Although the 1952 Revolution marked its 60th anniversary a few days ago, commentators have continued to analyse the occasion and its relation to the January 2011 Revolution. Despite President Morsy’s surprise move in appointing Hesham Qandil as Egypt’s new premier, op-ed pages across the Egyptian press did not comment strongly on the subject.
On the 60th commemoration of the July 23 1952 Revolution, Ibrahim Mansour traces the roots of the 25 January 2011 Revolution to its July predecessor. Mansour recalls what he considers a historical 28 January confrontation between the Giza revolutionaries and the police forces on Kasr al-Nil bridge, where he met with several renowned legal consultants, judges, cinema editors, actors, journalists, doctors, accountants, among a wide spectrum of professionals.
Mansour condones that such middle class professionals are the direct outcome of the educational reform policy introduced in the aftermath of the July 23 Revolution. He suggests that even president Morsy benefited from free education, even during his educational sojourn in the United States. Mansour deplores Mubarak’s educational policies, which have gradually transformed the sector into a mere private business run by unqualified capitalists.
This has further extended to land ownership. While the 23 July Revolution succeeded in creating a just system for the ownership of agricultural land by virtue of its land confiscation and redistribution policies; Mubarak and his sons systematically sold the state’s lands to businessmen almost for nothing.
Mansour sees that Mubarak’s policies have eradicated the middle class created by the July 1952, whose survivors miraculously succeeded at last to raise their voice demanding for social justice, and democracy.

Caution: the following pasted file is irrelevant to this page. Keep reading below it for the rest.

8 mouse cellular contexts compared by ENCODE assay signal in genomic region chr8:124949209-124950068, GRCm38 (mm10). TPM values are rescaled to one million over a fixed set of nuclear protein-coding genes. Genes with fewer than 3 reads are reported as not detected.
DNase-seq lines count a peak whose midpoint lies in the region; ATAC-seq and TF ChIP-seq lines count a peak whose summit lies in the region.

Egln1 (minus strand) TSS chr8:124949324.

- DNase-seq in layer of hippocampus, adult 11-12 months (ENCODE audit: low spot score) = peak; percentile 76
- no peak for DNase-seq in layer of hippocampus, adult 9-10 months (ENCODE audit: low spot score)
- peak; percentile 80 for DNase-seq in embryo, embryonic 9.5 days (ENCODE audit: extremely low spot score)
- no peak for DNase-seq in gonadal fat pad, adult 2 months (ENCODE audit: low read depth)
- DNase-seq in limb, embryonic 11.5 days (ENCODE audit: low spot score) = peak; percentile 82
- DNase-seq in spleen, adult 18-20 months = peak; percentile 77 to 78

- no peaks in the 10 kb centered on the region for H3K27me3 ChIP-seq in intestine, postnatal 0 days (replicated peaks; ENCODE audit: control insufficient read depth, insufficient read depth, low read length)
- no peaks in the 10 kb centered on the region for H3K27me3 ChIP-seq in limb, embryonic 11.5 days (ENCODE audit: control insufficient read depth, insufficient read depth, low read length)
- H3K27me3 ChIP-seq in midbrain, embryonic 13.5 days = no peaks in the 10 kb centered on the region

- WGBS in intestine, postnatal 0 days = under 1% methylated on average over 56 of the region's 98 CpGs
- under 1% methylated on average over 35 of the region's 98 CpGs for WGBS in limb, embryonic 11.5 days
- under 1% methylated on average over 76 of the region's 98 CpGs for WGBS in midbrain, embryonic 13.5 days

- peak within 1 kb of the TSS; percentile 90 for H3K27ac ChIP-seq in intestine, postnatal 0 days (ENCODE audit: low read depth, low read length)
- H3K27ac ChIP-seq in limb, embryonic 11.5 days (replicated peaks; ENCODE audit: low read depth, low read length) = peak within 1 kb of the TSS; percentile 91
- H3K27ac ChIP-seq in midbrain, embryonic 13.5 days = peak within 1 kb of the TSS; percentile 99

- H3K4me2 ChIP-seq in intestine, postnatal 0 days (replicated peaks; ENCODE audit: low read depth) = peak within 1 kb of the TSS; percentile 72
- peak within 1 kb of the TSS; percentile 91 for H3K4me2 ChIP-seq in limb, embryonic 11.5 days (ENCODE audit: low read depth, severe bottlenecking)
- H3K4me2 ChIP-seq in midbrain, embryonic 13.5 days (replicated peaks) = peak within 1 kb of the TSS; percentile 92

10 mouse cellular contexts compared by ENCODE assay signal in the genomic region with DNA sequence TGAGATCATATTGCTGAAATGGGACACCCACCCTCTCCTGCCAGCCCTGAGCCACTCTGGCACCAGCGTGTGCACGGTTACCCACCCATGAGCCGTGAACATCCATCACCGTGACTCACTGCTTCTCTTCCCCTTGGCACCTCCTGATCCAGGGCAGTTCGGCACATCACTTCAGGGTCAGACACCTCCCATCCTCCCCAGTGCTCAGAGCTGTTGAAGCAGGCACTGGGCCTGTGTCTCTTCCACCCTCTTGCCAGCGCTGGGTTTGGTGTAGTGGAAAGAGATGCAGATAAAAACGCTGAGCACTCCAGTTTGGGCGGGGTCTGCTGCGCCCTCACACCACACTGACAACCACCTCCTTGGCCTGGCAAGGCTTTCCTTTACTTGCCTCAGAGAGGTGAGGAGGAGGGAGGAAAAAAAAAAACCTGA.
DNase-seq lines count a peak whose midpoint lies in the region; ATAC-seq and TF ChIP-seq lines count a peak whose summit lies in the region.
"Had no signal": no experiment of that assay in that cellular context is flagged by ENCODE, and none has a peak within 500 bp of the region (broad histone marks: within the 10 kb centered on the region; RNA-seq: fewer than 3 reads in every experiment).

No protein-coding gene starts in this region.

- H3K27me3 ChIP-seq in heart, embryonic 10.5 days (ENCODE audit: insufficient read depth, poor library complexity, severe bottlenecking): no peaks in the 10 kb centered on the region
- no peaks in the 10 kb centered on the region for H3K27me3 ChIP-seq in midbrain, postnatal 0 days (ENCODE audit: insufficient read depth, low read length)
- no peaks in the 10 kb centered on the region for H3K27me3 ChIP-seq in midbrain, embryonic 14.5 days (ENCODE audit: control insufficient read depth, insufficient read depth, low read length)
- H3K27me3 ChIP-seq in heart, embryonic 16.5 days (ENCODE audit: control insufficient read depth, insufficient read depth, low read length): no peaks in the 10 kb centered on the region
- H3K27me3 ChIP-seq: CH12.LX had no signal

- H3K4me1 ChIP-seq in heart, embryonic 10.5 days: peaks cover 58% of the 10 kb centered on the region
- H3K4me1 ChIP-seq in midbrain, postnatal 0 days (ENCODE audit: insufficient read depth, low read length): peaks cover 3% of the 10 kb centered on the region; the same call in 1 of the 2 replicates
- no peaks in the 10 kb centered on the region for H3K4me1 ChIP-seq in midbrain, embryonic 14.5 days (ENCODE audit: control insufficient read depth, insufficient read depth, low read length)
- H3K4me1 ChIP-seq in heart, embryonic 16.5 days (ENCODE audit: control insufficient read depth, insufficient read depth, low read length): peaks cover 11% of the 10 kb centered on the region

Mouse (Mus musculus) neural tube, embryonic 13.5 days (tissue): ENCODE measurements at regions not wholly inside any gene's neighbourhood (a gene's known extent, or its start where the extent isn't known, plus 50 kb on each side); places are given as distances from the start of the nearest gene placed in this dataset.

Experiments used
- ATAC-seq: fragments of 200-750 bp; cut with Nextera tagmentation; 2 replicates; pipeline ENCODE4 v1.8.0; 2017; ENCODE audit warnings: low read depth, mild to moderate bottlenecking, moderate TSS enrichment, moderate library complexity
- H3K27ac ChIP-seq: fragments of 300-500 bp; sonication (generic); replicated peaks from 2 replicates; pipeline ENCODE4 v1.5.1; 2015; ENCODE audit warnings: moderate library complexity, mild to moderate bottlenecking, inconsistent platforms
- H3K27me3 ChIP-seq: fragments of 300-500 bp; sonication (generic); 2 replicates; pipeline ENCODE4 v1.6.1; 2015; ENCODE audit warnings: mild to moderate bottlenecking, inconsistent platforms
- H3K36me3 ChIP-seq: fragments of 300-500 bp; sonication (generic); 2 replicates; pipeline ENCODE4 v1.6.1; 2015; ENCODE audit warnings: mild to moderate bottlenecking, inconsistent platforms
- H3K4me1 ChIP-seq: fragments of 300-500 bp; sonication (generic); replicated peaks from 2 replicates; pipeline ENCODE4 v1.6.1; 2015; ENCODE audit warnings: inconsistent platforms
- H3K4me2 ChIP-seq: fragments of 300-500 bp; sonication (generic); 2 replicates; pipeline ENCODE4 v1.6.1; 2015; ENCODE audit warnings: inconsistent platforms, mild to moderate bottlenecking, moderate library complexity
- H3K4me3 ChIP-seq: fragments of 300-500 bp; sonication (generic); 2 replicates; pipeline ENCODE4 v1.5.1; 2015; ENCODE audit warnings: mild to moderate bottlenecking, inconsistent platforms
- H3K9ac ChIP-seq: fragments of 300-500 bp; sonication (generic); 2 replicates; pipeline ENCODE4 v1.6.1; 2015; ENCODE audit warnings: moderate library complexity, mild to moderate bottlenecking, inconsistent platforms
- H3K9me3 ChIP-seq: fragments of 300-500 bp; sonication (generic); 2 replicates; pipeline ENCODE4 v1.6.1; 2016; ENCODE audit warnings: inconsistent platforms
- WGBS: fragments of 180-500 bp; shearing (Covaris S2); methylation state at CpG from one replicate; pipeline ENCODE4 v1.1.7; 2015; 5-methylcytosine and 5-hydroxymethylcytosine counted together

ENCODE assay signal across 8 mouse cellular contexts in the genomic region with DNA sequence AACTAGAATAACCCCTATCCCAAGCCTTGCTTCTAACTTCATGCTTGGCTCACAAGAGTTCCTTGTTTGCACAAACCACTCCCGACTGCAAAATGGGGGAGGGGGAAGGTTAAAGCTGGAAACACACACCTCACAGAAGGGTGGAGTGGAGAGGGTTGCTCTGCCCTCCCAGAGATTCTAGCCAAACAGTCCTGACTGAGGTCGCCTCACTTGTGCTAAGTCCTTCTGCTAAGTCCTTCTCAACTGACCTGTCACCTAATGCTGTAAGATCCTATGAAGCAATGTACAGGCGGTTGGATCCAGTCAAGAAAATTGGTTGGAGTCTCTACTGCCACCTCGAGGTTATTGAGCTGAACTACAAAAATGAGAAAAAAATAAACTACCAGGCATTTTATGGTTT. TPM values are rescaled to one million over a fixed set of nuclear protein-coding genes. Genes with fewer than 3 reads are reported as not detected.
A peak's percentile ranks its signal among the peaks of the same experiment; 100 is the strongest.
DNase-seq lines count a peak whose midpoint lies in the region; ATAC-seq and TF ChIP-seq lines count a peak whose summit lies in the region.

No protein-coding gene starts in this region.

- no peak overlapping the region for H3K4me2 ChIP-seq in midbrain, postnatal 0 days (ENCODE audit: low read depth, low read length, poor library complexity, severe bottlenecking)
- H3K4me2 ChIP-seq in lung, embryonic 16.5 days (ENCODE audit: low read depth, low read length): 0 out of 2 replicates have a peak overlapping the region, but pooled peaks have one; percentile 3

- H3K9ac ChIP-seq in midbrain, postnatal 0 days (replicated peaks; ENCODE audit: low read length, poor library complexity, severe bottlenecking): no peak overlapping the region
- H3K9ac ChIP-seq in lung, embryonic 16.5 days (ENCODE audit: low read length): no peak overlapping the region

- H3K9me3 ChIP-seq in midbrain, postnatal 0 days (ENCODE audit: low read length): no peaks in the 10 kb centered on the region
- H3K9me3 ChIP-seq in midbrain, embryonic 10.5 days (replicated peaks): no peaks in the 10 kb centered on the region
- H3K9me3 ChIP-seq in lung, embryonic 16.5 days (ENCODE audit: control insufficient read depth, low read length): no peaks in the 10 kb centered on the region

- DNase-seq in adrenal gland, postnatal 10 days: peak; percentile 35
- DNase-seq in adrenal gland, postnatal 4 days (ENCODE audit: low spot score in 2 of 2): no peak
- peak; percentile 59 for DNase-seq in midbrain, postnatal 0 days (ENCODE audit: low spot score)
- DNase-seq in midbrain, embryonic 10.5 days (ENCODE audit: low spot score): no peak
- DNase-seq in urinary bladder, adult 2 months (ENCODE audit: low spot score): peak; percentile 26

Ahmed Mansour praises President Morsy’s decision to appoint Hesham Qandil to the post of prime minister. He considers the selection appropriate as it assigns the cabinet leadership to a young professional who is relatively experienced with government and state administrative procedures, having served as Minister of Irrigation in the successive cabinets of EssamSharaf and Kamal Al-Ganzouri.
Despite this, Mansour is remains critical of the lengthy period that elapsed while Mosrsy made the decision. In view of this, Mansour wonders how long it might take for the President and his Prime Minister to select their ministers, and calls upon an immediate rearrangement of priorities by those in power with the sole aim of restoring stability.
He observes that Morsy, who is hardly acquainted with presidency, has become overwhelmed with ceremonial proceedings, which, are an integral part of presidential life, but should not drag the president away from his core mission.
In Mansour’s estimation the President’s priority should be the prompt selection of ministers, as this will be the only guarantee to restore the state’s position, and will put an end to the security crisis in the street.
Al-Masry Al-Youm newspaper
In his column, Amr Al-Shobaki considers the different ways in which Egyptians reacted to the death of the former Vice-President Omar Suleiman. While some people called for a boycott of funeral being, as the deceased was part of the former ousted regime, others were more inclined to mourn Suleiman as one who once ‘served’ the country. Analysing some Egyptian’s sympathy at the announcement of his death, Al-Shobaki estimates that the feeling is more a reaction to calls to boycott the funeral and the mourning than genuine sympathy. It cannot, however, be said that whoever sympathised with the news is loyal to the old regime, the writer asserts.